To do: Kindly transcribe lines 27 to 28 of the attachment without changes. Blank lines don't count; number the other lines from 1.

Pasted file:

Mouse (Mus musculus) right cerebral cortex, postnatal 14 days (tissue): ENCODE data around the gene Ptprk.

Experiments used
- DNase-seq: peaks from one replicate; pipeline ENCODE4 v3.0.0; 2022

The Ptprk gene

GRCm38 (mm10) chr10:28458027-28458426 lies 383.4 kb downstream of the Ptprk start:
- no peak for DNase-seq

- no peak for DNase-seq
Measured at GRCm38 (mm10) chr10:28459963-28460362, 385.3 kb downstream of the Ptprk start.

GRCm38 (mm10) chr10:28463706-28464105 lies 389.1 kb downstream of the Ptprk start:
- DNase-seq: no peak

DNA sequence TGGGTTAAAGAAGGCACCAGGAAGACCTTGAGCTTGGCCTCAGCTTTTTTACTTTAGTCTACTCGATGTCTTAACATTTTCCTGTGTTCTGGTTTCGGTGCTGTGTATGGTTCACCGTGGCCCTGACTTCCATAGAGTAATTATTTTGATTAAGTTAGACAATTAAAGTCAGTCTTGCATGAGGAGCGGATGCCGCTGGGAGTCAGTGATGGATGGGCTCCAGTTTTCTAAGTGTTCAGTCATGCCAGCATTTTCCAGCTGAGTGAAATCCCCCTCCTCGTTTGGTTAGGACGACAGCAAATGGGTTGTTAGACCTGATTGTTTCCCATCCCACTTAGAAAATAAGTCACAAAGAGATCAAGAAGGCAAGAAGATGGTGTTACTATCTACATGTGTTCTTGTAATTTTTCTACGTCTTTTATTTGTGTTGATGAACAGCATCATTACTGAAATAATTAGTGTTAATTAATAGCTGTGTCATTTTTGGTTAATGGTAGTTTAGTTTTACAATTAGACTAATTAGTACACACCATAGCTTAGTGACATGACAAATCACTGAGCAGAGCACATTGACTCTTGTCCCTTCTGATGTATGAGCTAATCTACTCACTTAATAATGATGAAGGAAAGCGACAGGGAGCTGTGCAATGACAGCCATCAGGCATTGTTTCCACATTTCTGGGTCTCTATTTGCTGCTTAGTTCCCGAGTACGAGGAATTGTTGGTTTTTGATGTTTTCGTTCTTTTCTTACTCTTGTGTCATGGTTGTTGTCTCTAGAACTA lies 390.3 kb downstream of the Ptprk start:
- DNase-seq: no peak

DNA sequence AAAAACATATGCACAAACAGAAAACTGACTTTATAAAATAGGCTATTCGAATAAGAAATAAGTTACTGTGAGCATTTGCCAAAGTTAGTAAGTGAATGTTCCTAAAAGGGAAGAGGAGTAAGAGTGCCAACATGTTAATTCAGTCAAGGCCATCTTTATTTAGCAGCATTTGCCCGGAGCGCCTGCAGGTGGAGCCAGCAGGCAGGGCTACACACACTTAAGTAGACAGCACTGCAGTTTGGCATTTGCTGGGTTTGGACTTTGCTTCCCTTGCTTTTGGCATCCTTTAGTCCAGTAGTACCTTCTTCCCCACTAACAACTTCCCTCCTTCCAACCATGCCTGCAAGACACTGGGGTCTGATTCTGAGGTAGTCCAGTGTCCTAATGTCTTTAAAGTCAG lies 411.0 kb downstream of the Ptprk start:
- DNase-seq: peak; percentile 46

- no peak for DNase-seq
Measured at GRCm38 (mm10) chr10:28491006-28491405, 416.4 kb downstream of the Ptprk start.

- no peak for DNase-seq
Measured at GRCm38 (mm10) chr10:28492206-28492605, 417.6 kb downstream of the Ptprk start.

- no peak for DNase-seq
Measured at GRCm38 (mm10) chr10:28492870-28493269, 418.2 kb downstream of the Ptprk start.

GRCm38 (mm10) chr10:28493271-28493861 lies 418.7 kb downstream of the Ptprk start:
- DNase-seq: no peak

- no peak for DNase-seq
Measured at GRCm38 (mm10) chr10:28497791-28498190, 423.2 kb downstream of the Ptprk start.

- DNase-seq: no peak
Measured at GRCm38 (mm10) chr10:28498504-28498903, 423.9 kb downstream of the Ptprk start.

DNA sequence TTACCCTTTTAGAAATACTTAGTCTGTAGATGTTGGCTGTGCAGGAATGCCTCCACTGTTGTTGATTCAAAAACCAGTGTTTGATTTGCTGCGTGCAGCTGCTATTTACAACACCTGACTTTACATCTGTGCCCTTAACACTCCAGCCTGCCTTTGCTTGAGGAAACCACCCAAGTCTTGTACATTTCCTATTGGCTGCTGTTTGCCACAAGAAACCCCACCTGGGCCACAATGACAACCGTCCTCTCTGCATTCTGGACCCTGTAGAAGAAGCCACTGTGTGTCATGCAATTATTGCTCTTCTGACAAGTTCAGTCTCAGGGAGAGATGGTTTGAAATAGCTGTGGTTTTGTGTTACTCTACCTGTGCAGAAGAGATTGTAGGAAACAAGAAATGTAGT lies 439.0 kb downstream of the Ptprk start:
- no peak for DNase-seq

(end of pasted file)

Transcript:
DNA sequence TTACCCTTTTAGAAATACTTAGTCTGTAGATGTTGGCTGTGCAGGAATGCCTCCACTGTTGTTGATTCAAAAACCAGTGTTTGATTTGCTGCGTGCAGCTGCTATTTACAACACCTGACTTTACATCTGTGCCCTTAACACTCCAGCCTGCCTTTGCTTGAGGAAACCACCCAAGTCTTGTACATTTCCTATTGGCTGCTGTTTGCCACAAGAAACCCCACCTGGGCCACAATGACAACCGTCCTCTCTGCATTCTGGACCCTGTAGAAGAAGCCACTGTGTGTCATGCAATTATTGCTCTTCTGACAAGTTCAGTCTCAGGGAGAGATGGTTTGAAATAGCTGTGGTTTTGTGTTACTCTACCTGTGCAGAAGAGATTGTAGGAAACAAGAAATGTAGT lies 439.0 kb downstream of the Ptprk start:
- no peak for DNase-seq